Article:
The opinion of the court was delivered by: Landya McCafferty United States Magistrate Judge
Before the court is Katherine Mendola's petition for a writ of habeas corpus (doc. no. 1), filed pursuant to 28 U.S.C. § 2254. The matter is before the court for preliminary review to determine whether the petition is facially valid and may proceed. See Rule 4 of the Rules Governing Section 2254 Cases in the United States District Courts ("§ 2254 Rules") (requiring court to dismiss habeas petition where petition facially demonstrates that there is no entitlement to relief); United States District Court for the District of New Hampshire Local Rule ("LR") 4.3(d)(2) (requiring magistrate judge to preliminarily review prisoner actions to determine whether plaintiff or petitioner has stated any claim upon which relief might be granted).
Under LR 4.3(d)(2) and § 2254 Rule 4, when an incarcerated petitioner commences a habeas action pro se, the magistrate judge conducts a preliminary review. The magistrate judge may issue a report and recommendation after the initial review, recommending that claims be dismissed if the court finds that the petition fails to state any claim upon which relief might be granted. See LR 4.3(d)(2); § 2254 Rule 4.
In conducting a preliminary review, the magistrate judge construes pro se pleadings liberally, to avoid inappropriately stringent rules and unnecessary dismissals. See Erickson v. Pardus, 551 U.S. 89, 94 (2007) (per curiam) (following Estelle v. Gamble, 429 U.S. 97, 106 (1976), to construe pleadings liberally in favor of pro se party); Castro v. United States, 540 U.S. 375, 381 (2003). The court applies a standard analogous to that used in reviewing a motion to dismiss filed pursuant to Fed. R. Civ. P. 12(b)(6). The court decides whether the complaint contains sufficient factual matter, accepted as true, to state a claim to relief that is plausible on its face. See Ashcroft v. Iqbal, 556 U.S. 662, ___, 129 S. Ct. 1937, 1949 (2009).
To make this determination, the court employs a two-pronged approach. See Ocasio-Hernandez v. Fortuno-Burset, 640 F.3d 1, 12 (1st Cir. 2011). The court first screens the complaint for statements that "merely offer legal conclusions couched as fact." Id. (citations, internal quotation marks and alterations omitted). The second part of the test requires the court to credit as true all non-conclusory factual allegations and the reasonable inferences drawn from those allegations, and then to determine if the claim is plausible. See id.; Bell Atl. Corp. v. Twombly, 550 U.S. 544, 556 (2007). The "make-or-break standard" is that those allegations and inferences, taken as true, "must state a plausible, not a merely conceivable, case for relief." Sepulveda-Villarini v. Dep't of Educ., 628 F.3d 25, 29 (1st Cir. 2010); see Twombly, 550 U.S. at 555-56 ("Factual allegations must be enough to raise a right to relief above the speculative level, on the assumption that all the allegations in the complaint are true (even if doubtful in fact)." (internal citations and footnote omitted)).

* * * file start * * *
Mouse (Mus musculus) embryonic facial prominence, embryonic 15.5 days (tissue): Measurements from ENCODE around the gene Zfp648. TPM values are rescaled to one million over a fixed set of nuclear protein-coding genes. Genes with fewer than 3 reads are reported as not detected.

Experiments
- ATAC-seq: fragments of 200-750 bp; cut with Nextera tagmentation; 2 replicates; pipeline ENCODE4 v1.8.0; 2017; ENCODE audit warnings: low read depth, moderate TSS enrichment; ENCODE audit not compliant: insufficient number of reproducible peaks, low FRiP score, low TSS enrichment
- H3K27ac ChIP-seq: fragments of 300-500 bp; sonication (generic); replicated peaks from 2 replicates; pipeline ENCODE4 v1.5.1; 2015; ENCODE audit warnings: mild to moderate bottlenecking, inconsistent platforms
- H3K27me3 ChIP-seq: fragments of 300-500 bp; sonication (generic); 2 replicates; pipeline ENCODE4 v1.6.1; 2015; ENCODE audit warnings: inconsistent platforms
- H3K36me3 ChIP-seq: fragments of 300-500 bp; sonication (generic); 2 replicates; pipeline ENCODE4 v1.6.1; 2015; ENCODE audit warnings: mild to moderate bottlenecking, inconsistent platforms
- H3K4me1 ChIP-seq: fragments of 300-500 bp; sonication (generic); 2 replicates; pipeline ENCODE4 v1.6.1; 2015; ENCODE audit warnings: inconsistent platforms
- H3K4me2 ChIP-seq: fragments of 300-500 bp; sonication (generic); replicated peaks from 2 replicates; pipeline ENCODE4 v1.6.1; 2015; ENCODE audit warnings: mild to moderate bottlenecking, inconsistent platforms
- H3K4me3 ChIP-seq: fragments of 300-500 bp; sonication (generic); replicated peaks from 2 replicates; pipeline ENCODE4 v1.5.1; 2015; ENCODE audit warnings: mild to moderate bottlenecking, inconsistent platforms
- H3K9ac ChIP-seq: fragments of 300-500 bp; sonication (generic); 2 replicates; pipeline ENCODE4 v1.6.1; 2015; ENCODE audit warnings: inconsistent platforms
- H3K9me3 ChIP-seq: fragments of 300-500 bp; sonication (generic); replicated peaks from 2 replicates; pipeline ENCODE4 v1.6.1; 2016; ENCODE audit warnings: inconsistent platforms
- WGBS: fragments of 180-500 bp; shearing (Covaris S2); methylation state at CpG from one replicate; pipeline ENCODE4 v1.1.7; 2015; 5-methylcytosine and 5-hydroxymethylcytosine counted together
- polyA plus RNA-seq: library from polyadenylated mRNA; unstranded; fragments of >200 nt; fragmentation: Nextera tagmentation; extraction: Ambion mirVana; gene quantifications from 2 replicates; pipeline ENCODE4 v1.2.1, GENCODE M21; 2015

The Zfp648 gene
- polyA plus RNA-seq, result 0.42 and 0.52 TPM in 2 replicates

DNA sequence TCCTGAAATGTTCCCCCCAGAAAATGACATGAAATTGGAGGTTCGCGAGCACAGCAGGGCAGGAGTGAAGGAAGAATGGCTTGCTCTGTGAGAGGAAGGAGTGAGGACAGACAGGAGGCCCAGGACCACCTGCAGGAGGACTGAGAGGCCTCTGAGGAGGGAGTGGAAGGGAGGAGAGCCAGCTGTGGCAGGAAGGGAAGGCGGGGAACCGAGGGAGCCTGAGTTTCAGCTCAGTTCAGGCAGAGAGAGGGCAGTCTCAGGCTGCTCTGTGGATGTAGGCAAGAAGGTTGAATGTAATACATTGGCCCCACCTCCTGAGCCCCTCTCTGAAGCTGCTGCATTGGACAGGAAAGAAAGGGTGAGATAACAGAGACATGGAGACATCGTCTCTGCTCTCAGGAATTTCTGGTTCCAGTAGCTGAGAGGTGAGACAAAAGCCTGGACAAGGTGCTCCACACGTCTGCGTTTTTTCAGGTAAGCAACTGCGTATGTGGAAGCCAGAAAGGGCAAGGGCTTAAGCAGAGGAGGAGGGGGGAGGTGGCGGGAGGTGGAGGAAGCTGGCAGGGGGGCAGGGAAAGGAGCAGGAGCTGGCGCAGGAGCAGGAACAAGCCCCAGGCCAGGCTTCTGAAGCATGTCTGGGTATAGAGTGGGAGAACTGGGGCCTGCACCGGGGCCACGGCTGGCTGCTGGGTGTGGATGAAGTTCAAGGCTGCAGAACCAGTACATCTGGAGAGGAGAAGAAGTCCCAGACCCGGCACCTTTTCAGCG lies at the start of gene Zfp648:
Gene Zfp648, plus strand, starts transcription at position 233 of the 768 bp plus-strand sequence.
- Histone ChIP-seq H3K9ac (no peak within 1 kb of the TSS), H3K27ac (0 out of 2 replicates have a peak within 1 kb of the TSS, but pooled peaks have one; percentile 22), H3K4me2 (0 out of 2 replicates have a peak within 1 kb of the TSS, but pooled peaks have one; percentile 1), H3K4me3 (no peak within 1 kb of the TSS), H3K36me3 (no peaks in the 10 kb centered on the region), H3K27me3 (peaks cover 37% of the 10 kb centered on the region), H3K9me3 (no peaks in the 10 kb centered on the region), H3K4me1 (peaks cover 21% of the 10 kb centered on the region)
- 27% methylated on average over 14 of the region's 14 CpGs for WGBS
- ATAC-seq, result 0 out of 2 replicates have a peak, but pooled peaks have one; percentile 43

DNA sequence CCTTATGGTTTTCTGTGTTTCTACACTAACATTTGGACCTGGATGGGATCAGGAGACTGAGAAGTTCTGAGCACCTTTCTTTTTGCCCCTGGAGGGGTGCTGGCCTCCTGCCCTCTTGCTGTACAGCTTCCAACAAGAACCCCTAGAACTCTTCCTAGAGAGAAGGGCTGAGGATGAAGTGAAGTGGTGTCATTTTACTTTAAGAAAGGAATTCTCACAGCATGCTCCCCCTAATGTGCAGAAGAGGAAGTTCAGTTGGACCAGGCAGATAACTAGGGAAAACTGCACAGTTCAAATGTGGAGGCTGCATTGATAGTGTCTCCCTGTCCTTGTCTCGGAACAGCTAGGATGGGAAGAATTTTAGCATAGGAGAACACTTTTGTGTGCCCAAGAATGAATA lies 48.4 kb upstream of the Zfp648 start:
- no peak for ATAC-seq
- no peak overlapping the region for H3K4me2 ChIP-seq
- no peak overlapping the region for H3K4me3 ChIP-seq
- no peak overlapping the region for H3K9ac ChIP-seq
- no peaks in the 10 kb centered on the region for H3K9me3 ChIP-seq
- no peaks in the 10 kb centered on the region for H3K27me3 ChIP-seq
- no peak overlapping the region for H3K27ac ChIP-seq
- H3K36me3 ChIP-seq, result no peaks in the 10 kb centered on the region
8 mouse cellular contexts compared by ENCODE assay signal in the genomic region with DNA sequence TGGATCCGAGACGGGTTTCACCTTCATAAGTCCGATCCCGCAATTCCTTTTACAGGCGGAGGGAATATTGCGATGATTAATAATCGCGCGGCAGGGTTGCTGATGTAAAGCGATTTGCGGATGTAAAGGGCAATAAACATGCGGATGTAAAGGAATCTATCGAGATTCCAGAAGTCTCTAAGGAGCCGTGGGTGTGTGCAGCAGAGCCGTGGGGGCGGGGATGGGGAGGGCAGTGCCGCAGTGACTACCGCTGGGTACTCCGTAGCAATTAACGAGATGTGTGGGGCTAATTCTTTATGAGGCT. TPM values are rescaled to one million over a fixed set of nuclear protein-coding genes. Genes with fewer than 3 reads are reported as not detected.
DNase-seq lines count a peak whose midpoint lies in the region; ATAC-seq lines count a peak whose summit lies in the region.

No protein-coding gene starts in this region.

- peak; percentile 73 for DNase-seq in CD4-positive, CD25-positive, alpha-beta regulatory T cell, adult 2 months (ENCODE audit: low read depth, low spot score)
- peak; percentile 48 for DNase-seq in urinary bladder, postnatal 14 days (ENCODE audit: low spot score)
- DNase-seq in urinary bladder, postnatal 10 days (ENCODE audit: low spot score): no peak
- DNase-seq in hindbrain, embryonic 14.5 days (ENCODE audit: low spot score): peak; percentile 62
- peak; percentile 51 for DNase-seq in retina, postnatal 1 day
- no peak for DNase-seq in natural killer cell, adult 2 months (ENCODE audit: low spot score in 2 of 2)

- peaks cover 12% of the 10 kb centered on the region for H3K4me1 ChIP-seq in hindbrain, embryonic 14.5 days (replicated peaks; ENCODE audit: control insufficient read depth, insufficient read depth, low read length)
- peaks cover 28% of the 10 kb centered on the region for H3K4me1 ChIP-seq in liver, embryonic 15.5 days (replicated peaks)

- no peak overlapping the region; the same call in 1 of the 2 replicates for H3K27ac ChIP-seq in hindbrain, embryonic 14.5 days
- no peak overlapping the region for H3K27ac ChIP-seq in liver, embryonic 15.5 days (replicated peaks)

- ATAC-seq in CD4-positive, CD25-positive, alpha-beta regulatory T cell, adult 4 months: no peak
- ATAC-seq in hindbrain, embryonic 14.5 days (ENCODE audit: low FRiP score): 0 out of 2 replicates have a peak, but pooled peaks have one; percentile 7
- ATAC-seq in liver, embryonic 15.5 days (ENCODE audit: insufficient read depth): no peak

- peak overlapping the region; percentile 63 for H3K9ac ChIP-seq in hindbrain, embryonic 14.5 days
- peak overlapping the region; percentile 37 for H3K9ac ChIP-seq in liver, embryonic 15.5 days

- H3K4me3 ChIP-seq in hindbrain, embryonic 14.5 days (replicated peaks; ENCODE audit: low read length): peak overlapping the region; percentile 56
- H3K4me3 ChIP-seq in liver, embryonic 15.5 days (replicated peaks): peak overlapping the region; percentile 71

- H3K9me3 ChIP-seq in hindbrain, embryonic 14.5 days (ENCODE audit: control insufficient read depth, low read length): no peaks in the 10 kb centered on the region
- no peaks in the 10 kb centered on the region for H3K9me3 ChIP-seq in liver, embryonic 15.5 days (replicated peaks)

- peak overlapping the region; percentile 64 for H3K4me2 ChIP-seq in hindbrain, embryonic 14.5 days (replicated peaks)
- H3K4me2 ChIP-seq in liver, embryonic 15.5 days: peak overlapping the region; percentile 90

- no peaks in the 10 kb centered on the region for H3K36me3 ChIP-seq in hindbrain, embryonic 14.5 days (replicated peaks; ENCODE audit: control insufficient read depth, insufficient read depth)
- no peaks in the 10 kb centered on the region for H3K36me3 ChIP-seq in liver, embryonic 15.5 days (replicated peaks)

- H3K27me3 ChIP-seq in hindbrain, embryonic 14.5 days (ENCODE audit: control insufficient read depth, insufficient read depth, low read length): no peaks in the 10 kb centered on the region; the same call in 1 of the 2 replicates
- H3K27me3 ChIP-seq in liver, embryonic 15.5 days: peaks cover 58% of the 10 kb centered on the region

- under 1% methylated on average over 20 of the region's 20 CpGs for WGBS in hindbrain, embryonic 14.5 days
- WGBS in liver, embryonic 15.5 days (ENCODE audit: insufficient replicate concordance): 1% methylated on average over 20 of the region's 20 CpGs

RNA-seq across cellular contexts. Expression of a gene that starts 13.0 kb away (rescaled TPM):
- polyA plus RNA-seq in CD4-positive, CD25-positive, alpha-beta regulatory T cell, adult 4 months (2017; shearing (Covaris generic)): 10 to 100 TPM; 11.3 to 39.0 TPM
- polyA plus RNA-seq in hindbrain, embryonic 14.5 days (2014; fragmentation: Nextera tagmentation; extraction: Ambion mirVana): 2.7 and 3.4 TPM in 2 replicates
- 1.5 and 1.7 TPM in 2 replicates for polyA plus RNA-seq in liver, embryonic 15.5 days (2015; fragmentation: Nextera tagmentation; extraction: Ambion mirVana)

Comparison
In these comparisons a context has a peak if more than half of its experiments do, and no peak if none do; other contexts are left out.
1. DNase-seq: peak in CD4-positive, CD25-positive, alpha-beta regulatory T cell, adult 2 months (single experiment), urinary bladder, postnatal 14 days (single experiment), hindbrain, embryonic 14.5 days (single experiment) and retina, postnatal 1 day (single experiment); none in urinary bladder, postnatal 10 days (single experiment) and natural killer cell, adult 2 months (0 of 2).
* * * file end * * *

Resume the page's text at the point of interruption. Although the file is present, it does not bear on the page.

Evaluating the plausibility of a claim is a "context-specific task that requires the reviewing court to draw on its judicial experience and common sense." Iqbal, 556 U.S. at ___, 129 S. Ct. at 1950 (citation omitted). In doing so, the court may not disregard properly pleaded factual allegations or "attempt to forecast a plaintiff's likelihood of success on the merits." Ocasio-Hernandez, 640 F.3d at 13.
In 2008, Katherine Mendola was convicted of criminal solicitation to commit murder in the New Hampshire Superior Court, sitting at Rockingham County. The charges against Mendola arose out of an undercover sting operation, during which Mendola was audio and videotaped, hiring an undercover law enforcement officer acting as a "hit man," to kill the wife of someone for whom the state alleged Mendola harbored a romantic obsession.
Mendola states that the meeting between the undercover officer and Mendola was orchestrated by Mendola's sometime-roommate and former boyfriend, who was acting as a police informant. Mendola asserts that her former boyfriend framed her by manufacturing evidence against her and initiating the meeting with the undercover officer. Mendola further asserts that her participation in the solicitation was coerced by her former boyfriend, who was physically abusive, because he threatened to kill her if she did not participate in those acts.
After a jury trial, Mendola was convicted and sentenced to 10 -- 20 years in prison. Mendola filed a direct appeal of her conviction in the New Hampshire Supreme Court ("NHSC"). The NHSC affirmed her conviction in a written opinion. See State v. Mendola, 160 N.H. 550, 552, 8 A.3d 127, 130 (2010). The record before the court suggests that Mendola did not engage in any state court post-conviction litigation challenging her conviction or sentence.
In the federal habeas petition presently before this court, Mendola does not specifically assert that she has suffered any violation of her federal right as a result of the challenged actions and rulings in state court. The federal habeas statute permits the court to grant relief only where a petitioner asserts that she "is in custody in violation of the Constitution or laws or treaties of the United States." 28 U.S.C. § 2254(a).
Generously construing the petition, however, the court identifies the federal rights that appear to be implicated in Mendola's claims. The claims, as identified below, will hereafter be considered to be the claims in the petition for all purposes. If Mendola disagrees with the identification of her claims, she must do so by properly moving to amend her petition, or by filing a ...